contrary provision of State law.\44\ To clarify that the same standard applies here, the Commission has added language to the final rule stating that, ``[t]his Part preempts state law as set forth in section 13421 of the American Recovery and Reinvestment Act of 2009.'' \44\ Section 1178 also sets forth some exceptions to this standard, none of which applies here. Of most relevance, one exception states that federal requirements will not necessarily preempt contrary state laws that, ``subject to section 264(c)(2)'' of HIPAA, relate to the ``privacy of individually identifiable health information.'' Although the FTC's rule relates to ``privacy of individually identifiable health information,'' HHS interprets this exception as applying only to the HIPAA Privacy Rule, because it is the sole regulation promulgated under section 264(c)(2) of HIPAA.
The Commission notes that the final rule preempts only contrary
state laws. Under HHS regulations implementing the preemption standard
of section 1178 of the Social Security Act, a state law is contrary to
federal requirements (1) if it would be impossible to comply with both
state and federal requirements or (2) if state law ``stands as an
obstacle to the accomplishment and execution of the full purposes and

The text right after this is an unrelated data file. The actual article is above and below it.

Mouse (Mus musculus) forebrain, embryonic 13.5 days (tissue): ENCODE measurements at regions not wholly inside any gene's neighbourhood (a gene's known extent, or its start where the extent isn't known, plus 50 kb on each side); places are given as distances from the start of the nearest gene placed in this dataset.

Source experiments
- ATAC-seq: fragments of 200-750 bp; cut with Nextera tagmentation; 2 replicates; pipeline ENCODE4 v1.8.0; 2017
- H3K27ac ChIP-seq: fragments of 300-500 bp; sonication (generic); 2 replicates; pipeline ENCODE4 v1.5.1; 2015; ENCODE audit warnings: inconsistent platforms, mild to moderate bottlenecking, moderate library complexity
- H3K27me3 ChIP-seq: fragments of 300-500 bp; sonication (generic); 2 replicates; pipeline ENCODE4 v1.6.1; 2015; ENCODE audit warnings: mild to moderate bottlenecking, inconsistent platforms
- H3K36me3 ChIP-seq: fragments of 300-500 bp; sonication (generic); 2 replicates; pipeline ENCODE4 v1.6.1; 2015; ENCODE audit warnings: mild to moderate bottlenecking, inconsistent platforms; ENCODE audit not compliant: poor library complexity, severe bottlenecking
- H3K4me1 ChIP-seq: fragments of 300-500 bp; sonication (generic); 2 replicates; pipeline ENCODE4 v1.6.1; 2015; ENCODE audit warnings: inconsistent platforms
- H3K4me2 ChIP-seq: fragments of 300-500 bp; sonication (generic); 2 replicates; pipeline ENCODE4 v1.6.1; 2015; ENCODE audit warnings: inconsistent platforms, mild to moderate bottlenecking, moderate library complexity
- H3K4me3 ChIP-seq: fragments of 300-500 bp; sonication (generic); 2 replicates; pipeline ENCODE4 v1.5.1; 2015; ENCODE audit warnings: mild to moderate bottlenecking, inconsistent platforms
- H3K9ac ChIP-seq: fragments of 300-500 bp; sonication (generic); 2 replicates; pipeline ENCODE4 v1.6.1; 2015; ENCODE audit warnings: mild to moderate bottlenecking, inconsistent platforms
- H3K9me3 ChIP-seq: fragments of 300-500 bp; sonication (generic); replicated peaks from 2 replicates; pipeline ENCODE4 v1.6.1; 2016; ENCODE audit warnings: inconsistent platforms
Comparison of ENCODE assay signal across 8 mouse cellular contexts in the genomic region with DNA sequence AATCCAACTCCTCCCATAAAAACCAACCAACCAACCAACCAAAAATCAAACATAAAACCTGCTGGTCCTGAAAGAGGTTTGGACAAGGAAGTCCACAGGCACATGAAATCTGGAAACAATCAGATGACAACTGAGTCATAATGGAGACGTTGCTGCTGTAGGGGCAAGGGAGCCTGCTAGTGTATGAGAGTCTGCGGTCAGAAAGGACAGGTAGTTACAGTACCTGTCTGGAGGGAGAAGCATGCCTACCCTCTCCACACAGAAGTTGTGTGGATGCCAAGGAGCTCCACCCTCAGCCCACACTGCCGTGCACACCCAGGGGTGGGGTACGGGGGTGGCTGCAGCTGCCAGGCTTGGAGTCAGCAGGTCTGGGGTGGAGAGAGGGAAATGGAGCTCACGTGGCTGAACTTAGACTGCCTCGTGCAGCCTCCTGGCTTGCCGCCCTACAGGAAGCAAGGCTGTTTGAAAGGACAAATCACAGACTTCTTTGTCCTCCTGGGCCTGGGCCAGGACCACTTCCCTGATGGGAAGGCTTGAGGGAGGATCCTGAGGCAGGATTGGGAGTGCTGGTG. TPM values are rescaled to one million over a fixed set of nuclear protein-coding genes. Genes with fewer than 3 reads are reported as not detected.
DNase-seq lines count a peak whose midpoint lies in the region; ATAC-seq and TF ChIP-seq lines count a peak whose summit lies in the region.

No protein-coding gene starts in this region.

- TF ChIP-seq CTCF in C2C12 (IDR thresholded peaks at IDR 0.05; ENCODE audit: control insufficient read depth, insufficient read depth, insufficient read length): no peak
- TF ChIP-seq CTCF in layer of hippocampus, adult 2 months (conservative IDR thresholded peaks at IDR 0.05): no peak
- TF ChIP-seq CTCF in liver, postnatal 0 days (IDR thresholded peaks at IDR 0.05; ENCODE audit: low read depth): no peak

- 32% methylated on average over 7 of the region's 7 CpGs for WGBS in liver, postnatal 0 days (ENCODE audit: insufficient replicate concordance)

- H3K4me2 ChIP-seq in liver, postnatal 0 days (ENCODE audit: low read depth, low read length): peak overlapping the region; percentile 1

objectives'' of the federal requirements.\45\ Under this standard, the
Commission's rule does not preempt state laws imposing additional, as
opposed to contradictory, breach notification requirements. For
example, some State laws require breach notices to include advice on
monitoring credit reports; others require contact information for
consumer reporting agencies; yet others require the notice to include
advice on reporting incidents to law enforcement agencies. Even though
these content requirements are different from those contained in the
FTC's rule, entities may comply with both state laws and the FTC rule
by setting forth all of the information required in a single breach
notice.\46\ In these circumstances, because it is possible to comply
with both laws, and the state laws do not thwart the objectives of the
federal law,\47\ there is no conflict between state and federal law. \45\ See 45 CFR 160.202.
\46\ The rule does not require entities to send multiple notices to comply with state and federal law.
\47\ For a discussion of the issue of federal preemption when state laws frustrate federal objectives, see Wyeth v. Levine, 129 S. Ct. 1187 (2009).
Section 318.2: Definitions
(a) Breach of security
The proposed rule defined ``breach of security'' as the acquisition
of unsecured PHR identifiable health information\48\ of an individual
in a personal health record without the authorization of the
individual.\49\ The Commission adopts this portion of the definition of
breach of security without modification. Examples of unauthorized
acquisition include the theft of a laptop containing unsecured PHRs;
the unauthorized downloading or transfer of such records by an
employee; and the electronic breakin and remote copying of such records by a hacker.
\48\ The phrase ``PHR identifiable health information'' is defined below.
\49\ Several of the rule provisions refer to information ``in a personal health record.'' Because a personal health record often includes information in transit, as well as stored information, the Commission interprets the phrase ``in a personal health record'' to include data in motion and data at rest.